Equality legislation in the UK helps to prevent unlawful discrimination by recruiters and employers and helps to promote diversity in the workplace. It’s important for all employers to understand the laws surrounding these issues and take positive steps to uphold correct employment procedures.
Under current employment law, it’s unlawful to discriminate on the grounds of:
Discrimination can take many forms and can include overlooking particular candidates for vacancies or promotions based on the reasons above. It can also involve treating individuals less favourably than others or, in more extreme cases, bullying or harassing them.
All types of discrimination generally fall into the following categories:
Direct discrimination: where an employer treats an employee less favourably than another because of one of the reasons listed above. For example, if an employer will only consider male applicants for a labouring job and therefore rejects all female candidates.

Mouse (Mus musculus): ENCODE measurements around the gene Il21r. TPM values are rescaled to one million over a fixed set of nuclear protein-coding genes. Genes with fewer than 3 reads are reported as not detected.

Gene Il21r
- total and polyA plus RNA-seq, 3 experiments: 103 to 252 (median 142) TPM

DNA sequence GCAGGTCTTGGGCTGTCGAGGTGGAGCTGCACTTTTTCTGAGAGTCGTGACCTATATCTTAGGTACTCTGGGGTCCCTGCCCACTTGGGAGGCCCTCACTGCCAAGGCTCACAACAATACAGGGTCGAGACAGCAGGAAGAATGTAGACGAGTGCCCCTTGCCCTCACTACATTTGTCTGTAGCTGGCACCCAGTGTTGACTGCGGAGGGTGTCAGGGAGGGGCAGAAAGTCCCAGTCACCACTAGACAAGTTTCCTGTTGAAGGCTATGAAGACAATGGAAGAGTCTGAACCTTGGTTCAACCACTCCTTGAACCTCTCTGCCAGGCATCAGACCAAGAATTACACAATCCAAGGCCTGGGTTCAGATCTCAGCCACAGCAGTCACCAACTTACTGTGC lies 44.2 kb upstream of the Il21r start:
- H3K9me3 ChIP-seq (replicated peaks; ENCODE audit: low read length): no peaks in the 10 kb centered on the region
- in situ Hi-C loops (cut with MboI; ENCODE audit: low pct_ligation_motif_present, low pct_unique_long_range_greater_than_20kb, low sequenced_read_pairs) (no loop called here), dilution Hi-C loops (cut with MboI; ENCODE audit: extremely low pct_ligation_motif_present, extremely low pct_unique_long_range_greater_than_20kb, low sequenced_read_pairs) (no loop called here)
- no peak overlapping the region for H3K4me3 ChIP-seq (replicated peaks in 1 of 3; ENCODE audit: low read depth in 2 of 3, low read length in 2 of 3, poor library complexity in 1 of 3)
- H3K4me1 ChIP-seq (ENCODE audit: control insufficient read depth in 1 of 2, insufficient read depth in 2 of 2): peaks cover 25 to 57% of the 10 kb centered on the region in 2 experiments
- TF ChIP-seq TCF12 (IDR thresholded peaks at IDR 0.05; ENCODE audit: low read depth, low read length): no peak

Indirect discrimination: where a rule or condition of employment works against a specific group of people. For example, insisting on a young, dynamic candidate might restrict applications to people of a certain age group.
An employer may be able to make a genuine case for restricting the applications to a specific group – for example, if the vacancy is for a teacher at a faith school – the candidates may need to be of the faith in question. If the role involves serving alcohol, the applicant must be over 18.
Harassment and victimisation: such as intimidating or offensive behaviour, racist or sexist language or making someone a victim of fewer opportunities.
It’s a legal requirement to avoid discriminatory actions in a recruitment process. If a candidate feels that they’ve been discriminated against in their job application, they may be able to make an employment tribunal case against the employer.
As of 6th April 2011, you can recruit a candidate or promote an existing employee who is of equal merit to another candidate if you reasonably believe they are part of a group that’s underrepresented in the workforce or at a disadvantage due to a particular characteristic.
Although, do bear in mind that the candidate must be of equal merit – not less suitable for the role. There must also be a justifiable way of addressing their underrepresentation and/or disadvantage.